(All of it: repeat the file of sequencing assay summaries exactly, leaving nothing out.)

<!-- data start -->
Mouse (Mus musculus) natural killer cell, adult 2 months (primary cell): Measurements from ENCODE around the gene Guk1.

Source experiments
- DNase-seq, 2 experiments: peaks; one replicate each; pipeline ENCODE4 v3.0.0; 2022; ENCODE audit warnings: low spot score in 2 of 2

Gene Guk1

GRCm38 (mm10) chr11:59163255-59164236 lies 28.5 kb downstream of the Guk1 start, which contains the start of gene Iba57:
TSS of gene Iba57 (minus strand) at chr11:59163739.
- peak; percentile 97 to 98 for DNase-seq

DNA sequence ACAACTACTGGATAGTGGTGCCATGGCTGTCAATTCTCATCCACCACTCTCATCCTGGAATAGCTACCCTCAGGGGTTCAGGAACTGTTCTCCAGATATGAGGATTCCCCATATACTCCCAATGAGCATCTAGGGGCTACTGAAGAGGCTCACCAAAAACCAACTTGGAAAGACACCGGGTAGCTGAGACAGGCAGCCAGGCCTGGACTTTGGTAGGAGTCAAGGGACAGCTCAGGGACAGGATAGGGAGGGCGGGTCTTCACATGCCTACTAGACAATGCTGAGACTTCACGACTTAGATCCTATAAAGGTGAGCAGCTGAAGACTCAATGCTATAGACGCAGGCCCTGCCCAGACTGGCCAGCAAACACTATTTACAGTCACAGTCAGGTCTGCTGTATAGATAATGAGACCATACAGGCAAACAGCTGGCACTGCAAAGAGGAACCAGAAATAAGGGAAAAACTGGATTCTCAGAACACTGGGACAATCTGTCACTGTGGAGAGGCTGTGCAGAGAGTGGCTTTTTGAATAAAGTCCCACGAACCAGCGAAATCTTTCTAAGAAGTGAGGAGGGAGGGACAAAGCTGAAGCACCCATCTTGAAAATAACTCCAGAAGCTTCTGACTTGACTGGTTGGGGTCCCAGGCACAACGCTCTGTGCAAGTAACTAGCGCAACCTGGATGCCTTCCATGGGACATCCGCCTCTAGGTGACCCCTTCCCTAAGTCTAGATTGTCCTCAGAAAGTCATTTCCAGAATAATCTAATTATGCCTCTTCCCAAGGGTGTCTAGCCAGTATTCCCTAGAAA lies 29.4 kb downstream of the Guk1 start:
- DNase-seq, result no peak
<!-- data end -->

Mouse (Mus musculus) natural killer cell, adult 2 months (primary cell): Measurements from ENCODE around the gene Guk1.

Source experiments
- DNase-seq, 2 experiments: peaks; one replicate each; pipeline ENCODE4 v3.0.0; 2022; ENCODE audit warnings: low spot score in 2 of 2

Gene Guk1

GRCm38 (mm10) chr11:59163255-59164236 lies 28.5 kb downstream of the Guk1 start, which contains the start of gene Iba57:
TSS of gene Iba57 (minus strand) at chr11:59163739.
- peak; percentile 97 to 98 for DNase-seq

DNA sequence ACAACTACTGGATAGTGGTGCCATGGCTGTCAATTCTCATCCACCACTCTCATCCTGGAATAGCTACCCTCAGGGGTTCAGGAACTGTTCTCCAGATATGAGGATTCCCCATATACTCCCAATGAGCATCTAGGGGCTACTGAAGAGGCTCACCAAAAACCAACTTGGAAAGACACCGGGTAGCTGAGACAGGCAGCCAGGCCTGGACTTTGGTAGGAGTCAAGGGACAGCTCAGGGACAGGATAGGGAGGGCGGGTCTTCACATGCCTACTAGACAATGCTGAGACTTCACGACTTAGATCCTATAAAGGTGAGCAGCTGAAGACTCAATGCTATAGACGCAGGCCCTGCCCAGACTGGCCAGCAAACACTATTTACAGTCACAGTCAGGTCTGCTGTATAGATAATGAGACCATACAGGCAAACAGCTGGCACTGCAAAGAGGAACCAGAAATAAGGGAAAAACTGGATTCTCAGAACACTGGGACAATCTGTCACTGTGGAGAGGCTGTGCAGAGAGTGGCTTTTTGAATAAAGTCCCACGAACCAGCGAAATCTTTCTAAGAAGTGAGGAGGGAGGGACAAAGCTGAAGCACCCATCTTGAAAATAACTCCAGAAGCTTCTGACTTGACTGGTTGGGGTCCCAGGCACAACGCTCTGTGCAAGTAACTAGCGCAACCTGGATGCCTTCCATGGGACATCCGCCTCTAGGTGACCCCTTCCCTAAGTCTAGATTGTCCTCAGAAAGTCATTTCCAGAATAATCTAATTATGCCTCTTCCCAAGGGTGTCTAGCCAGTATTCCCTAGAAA lies 29.4 kb downstream of the Guk1 start:
- DNase-seq, result no peak